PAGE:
Checkout

Total items: 0

Subtotal excl delivery & tax: £
Menu
Search

The Impact of Occupancy Costs on Physical Retail Start-ups

Inside of a coffee shop

For the retail start-up, there is a multitude of considerations that must be analyzed before making a commitment, especially when the decision is to open a physical store.

One such consideration is occupancy costs and the significant changes that are beginning to occur in both the UK and further afield, due to a groundswell against high rental costs and a very slow take-up on vacant units in high streets and towns.

What are occupancy costs?

Occupancy costs – also often referred to as fixed costs - are made up of rent, business rates and service charges and will become the biggest fixed cost by far for new retailers, in excess of salaries. Certainly, for a retail start-up, salary costs will be limited to the minimum before the business develops.

Because of this, any new start-up owner needs to become very familiar with what is happening in the retail rental market and why landlords are struggling to rent their spaces, as well as fully understanding the business rate structures and bands.

Rents and service charges have become too high and have consequently dragged up business rates. Business rates are revalued every five years and are largely a percentage of rent, so the higher the rent, the higher the business rate becomes.

Only recently in 2019, the UK government stepped in to arrest this business rate rise - but only to the lowest payers. For a new retail business, who will probably take a small space, this is good news. However, it is vital that new business owners fully understand the rateable value of the property and the rates payable. (Rates payable tend to be about 45% of the rateable value).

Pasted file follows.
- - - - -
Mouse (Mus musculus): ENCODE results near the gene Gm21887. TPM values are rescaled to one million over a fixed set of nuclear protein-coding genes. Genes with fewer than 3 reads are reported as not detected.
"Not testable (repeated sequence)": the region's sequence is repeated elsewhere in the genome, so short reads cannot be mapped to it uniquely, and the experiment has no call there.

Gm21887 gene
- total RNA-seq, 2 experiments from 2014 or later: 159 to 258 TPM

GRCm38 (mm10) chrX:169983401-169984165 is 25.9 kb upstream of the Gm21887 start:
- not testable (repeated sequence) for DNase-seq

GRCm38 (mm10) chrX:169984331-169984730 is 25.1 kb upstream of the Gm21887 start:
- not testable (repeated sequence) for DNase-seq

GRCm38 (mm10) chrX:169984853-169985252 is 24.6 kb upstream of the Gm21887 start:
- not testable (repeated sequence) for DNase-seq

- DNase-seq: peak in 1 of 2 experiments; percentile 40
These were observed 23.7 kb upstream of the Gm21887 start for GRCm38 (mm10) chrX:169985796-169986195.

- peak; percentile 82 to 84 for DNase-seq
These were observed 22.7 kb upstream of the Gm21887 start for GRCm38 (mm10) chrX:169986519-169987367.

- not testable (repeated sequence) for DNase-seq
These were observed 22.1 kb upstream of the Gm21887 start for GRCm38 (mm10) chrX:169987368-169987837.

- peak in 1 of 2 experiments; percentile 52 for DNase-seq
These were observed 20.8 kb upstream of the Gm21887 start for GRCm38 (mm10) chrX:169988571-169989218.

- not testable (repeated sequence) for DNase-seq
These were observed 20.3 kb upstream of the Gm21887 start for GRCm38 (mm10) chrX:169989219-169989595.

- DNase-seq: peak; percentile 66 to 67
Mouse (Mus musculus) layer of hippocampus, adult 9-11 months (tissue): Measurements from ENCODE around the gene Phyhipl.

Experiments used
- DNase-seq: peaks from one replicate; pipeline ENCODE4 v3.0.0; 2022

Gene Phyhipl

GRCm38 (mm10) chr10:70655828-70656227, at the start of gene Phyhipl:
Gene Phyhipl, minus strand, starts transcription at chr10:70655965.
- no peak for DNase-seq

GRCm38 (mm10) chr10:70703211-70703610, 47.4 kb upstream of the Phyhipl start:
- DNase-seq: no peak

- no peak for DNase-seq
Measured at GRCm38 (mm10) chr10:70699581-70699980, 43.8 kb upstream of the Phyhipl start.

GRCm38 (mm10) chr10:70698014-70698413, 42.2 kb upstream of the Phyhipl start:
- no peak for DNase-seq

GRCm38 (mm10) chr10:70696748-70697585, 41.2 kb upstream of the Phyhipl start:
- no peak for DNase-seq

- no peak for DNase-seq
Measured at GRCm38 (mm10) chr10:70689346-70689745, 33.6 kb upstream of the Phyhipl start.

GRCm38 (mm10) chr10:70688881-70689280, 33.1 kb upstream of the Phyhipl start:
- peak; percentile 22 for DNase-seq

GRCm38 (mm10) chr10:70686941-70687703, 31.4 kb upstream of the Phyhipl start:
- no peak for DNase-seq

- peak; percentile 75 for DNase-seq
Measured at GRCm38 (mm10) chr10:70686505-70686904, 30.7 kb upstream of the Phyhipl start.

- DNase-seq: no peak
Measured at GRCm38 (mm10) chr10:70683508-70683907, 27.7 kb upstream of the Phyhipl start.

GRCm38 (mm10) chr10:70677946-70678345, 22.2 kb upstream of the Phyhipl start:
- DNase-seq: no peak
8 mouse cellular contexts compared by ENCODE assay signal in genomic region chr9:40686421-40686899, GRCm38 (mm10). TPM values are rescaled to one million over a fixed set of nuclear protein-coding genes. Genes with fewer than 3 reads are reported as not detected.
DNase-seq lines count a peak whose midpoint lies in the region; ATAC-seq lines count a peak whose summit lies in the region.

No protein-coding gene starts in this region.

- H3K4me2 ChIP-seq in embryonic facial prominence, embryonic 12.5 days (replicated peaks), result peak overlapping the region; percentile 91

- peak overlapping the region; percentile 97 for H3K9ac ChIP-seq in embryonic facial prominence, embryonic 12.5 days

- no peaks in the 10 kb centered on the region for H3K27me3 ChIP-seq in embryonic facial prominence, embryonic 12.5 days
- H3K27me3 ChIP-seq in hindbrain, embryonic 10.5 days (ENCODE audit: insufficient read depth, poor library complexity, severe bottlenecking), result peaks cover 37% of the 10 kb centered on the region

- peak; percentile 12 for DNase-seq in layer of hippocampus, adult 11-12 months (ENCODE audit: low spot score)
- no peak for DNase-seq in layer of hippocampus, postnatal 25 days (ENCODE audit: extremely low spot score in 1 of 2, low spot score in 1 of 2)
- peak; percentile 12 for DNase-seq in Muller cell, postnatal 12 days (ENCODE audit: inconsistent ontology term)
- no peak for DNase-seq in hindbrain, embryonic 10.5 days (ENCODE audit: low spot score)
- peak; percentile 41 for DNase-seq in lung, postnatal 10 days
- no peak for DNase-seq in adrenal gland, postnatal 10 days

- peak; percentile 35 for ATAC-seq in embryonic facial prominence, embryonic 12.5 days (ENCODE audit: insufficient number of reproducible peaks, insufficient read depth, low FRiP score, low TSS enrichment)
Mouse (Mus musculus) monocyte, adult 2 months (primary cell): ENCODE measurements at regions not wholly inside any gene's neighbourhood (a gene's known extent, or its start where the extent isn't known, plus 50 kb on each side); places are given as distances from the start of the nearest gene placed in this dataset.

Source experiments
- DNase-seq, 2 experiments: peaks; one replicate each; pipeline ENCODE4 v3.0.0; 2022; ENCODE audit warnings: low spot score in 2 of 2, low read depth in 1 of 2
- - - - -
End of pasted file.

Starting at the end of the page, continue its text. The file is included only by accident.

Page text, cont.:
Should you go for a lease or license?

Landlords are struggling to find tenants but are reluctant to drop their asking rent for fear of the banks (from who they borrowed money to buy the freehold) asking for a significant amount of the sum borrowed to be repaid. Banks will have lent money based on the landlord achieving a certain rent. If that rent falls, the landlord will have to write down the value of the property, which will inevitably lead to the landlord repaying part of the capital sum borrowed.

This is where you, as a new retail start-up, must be tread carefully. It is essential to be fully briefed on what is happening in this rapidly changing area of rent and do not simply ‘sign up’ an onerous lease that will be a permanent millstone.

There have been an increasing number of very experienced professionals in the retail industry and beyond, demanding a change in the Landlord and Tenant Act, (the legal act that governs the rental contract), known as the lease.

For decades shopkeepers have signed leases, often for twenty years with five year upward only rent reviews built in. This is now dying out fast all over the UK. It is no secret how many retail groups are declaring a CVA (creditor voluntary arrangement) in order to renegotiate their leases.

Rents are currently too high for a low inflation retail climate, so many new start-up owners would be best to not sign a lease but instead go for a licence. The landlord will prefer a tenant on a licence deal rather than an empty property. You will have less security of tenure, but this is a risk worth taking because it will allow the flexibility to gauge the consumer response to your business without committing yourself to a long lease.

How can you get started?

Becoming fully aquatinted with the legal aspects of the Landlord and Tenant act (and the business rates bands) is essential, rather than fully relying on professional advice, no matter how good their intentions. Otherwise, the danger of burdening your business at the outset, with unnecessary fixed overheads, will destroy your plan before it even has a chance to develop.

For more information on this crucial area, you can find a full analysis detailed in The Retail Start-Up Book.